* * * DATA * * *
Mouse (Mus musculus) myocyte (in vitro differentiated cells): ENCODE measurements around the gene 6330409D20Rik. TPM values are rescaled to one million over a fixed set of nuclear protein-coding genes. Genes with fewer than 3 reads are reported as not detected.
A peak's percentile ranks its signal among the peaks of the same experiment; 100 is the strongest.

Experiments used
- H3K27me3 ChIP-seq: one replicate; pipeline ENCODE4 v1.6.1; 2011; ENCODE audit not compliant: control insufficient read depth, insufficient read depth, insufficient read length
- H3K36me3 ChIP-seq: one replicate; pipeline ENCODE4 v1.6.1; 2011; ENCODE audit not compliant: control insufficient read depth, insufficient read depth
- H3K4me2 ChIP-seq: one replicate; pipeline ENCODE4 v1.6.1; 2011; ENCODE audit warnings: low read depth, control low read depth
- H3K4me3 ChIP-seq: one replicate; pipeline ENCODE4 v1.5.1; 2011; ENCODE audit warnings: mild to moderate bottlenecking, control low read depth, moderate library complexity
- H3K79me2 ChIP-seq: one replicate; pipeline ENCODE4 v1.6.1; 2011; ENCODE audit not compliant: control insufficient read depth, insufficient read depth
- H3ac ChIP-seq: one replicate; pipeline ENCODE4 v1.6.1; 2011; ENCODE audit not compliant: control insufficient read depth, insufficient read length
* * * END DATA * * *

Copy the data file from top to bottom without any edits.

Mouse (Mus musculus) myocyte (in vitro differentiated cells): ENCODE measurements around the gene 6330409D20Rik. TPM values are rescaled to one million over a fixed set of nuclear protein-coding genes. Genes with fewer than 3 reads are reported as not detected.
A peak's percentile ranks its signal among the peaks of the same experiment; 100 is the strongest.

Experiments used
- H3K27me3 ChIP-seq: one replicate; pipeline ENCODE4 v1.6.1; 2011; ENCODE audit not compliant: control insufficient read depth, insufficient read depth, insufficient read length
- H3K36me3 ChIP-seq: one replicate; pipeline ENCODE4 v1.6.1; 2011; ENCODE audit not compliant: control insufficient read depth, insufficient read depth
- H3K4me2 ChIP-seq: one replicate; pipeline ENCODE4 v1.6.1; 2011; ENCODE audit warnings: low read depth, control low read depth
- H3K4me3 ChIP-seq: one replicate; pipeline ENCODE4 v1.5.1; 2011; ENCODE audit warnings: mild to moderate bottlenecking, control low read depth, moderate library complexity
- H3K79me2 ChIP-seq: one replicate; pipeline ENCODE4 v1.6.1; 2011; ENCODE audit not compliant: control insufficient read depth, insufficient read depth
- H3ac ChIP-seq: one replicate; pipeline ENCODE4 v1.6.1; 2011; ENCODE audit not compliant: control insufficient read depth, insufficient read length